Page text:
Log In

Forgot Password?

OR

Not a member? Continue as a nonmember.

Become a Member

By becoming a member of the AAN, you can receive exclusive information to help you at every stage of your career. Benefits include:

Join Now See All Benefits

Loading... please wait

Abstract Details

Effect of headache on quantitative symptom scores in children and young adults with postural orthostatic tachycardia syndrome
Neuromuscular and Clinical Neurophysiology (EMG)
P9 - Poster Session 9 (5:30 PM-6:30 PM)
4-004
Headache is a common and often debilitating symptom in patients with POTS. Given absence of disease-specific outcomes and the multi-dimensional nature of symptom burden, assessment of POTS often includes symptom-specific questionnaires to assess the scope and severity of accompanying symptoms.
To evaluate whether patients with postural orthostatic tachycardia syndrome (POTS) with history of headache have a greater disease burden than those without headaches.
A retrospective chart review was done of patients < 20 years old seen at the University of Utah Autonomic Clinic and clinically diagnosed with POTS; patients were subdivided on the basis of headache history (inclusive of undiagnosed recurrent headache, migraine, and positional/orthostatic headache). Results of the Fatigue Severity Scale (FSS), Generalized Anxiety Disorder (GAD-7), Patient Health Questionnaire (PHQ-9), and Composite Autonomic Symptom Score (COMPASS-31) assessments performed at the time of initial evaluation were recorded. Statistical comparisons were made using unpaired t-test; p-values <0.05 were considered significant.
58 patients aged 9-20 years were included (from 2015-2021), with a median age of 17.9 years. Of these, 44 (76%) had a documented history of recurrent headaches. The most notable difference was in GAD-7 scores, where the average score was 3.6 points higher in patients with headache (11.5 vs 7.9, p = 0.04). For all other symptom scales, including all subdomains of the COMPASS-31, scores were higher in patients with a documented history of headache; however, these differences were not statistically significant.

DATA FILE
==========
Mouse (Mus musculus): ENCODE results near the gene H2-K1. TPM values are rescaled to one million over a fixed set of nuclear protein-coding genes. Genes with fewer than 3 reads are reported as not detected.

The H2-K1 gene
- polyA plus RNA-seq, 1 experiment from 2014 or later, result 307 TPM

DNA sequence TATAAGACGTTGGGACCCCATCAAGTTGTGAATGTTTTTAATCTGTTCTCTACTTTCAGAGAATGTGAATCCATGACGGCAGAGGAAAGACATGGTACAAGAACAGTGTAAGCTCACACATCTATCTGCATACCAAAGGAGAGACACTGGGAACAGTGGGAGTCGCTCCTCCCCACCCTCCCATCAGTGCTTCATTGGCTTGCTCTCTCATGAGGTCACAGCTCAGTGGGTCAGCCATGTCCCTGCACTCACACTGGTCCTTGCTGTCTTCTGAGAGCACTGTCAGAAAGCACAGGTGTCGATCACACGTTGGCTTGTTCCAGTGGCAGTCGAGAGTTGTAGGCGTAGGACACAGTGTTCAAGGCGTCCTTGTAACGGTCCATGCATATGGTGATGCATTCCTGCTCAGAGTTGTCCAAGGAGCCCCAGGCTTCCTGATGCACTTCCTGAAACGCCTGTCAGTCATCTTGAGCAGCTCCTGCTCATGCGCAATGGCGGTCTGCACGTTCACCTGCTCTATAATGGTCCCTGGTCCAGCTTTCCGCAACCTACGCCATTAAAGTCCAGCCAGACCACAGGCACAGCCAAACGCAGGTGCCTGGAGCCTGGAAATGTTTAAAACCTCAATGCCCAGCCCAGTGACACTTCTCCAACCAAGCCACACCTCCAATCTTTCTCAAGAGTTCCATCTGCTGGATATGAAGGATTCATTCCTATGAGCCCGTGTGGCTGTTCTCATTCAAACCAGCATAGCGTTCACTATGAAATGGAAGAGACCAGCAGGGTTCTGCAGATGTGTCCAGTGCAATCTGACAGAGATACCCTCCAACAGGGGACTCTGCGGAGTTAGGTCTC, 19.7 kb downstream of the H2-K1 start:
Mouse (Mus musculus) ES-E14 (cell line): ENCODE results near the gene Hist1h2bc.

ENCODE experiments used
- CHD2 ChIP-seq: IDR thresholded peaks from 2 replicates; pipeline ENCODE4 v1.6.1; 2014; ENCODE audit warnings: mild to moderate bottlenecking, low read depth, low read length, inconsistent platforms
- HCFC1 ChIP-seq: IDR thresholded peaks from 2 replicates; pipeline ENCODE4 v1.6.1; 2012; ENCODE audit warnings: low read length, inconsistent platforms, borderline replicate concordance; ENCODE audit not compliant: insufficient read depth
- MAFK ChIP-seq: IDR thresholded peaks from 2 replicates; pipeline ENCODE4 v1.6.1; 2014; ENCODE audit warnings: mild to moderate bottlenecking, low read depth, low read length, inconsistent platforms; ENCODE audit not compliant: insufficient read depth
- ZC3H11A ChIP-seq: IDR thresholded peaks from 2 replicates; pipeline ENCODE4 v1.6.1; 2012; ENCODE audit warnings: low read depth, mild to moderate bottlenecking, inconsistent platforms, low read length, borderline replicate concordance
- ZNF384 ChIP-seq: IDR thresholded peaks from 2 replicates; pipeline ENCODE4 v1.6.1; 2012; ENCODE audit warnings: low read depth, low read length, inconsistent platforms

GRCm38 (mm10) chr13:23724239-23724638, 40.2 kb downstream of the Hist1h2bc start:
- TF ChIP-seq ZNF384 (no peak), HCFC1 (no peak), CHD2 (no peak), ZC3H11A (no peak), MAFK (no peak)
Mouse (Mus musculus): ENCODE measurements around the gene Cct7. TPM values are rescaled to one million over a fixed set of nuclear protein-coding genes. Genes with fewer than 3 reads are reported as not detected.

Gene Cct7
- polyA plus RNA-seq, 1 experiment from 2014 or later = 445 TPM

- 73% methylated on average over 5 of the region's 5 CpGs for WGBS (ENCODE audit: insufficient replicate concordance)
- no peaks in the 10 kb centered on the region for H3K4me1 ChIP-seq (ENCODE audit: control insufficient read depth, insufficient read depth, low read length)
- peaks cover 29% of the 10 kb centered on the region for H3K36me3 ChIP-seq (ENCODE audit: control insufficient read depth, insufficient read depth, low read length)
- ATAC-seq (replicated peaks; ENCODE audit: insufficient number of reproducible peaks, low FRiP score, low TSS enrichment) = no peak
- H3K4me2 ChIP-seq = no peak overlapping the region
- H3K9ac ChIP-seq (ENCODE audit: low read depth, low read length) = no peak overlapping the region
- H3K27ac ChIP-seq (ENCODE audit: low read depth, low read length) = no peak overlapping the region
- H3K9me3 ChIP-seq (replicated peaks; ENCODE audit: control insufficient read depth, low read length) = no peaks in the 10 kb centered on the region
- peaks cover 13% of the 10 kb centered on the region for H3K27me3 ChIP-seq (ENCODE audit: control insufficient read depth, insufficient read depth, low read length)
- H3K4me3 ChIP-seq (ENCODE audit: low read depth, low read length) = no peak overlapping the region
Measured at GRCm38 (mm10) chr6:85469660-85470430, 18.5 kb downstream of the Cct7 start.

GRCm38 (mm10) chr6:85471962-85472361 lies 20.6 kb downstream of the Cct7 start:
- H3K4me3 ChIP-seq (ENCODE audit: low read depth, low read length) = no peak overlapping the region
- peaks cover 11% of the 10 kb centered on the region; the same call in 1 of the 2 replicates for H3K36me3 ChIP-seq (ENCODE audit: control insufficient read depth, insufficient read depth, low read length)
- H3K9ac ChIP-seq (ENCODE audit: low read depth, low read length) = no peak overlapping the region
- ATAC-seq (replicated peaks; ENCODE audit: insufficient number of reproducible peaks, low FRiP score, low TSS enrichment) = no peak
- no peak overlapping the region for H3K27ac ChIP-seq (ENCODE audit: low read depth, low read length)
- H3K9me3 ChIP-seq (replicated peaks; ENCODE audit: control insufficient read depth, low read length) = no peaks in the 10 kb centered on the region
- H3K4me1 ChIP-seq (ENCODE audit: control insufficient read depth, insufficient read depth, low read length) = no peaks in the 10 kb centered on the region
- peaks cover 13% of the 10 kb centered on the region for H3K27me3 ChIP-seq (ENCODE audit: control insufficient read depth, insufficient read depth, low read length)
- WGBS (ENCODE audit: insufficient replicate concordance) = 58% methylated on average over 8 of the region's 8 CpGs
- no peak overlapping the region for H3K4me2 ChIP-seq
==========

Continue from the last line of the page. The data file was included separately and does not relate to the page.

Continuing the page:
The presence of headache is associated with higher scores on GAD-7 assessment in patients with POTS. Patients with headache also demonstrated higher average scores on FSS, PHQ-9, and COMPASS-31 assessments, however these were not statistically significant. This finding highlights the relationship between recurrent headache and anxiety symptoms and may also suggest a negative impact of headache on symptom severity across multiple domains in patients with POTS.
Authors/Disclosures
Luke Heyliger, MD (University of Utah )
PRESENTER
Dr. Heyliger has nothing to disclose.
Christopher Taylor, NP (Imaging & Neurosciences) Mr. Taylor has nothing to disclose.
Melissa M. Cortez, DO (University of Utah Neurology) The institution of Dr. Cortez has received research support from NIH NINDS. The institution of Dr. Cortez has received research support from Amgen Independent Investigator Award. Dr. Cortez has received personal compensation in the range of $500-$4,999 for serving as a Content Expert, Reviewer, DSMB with NIH RECOVER project.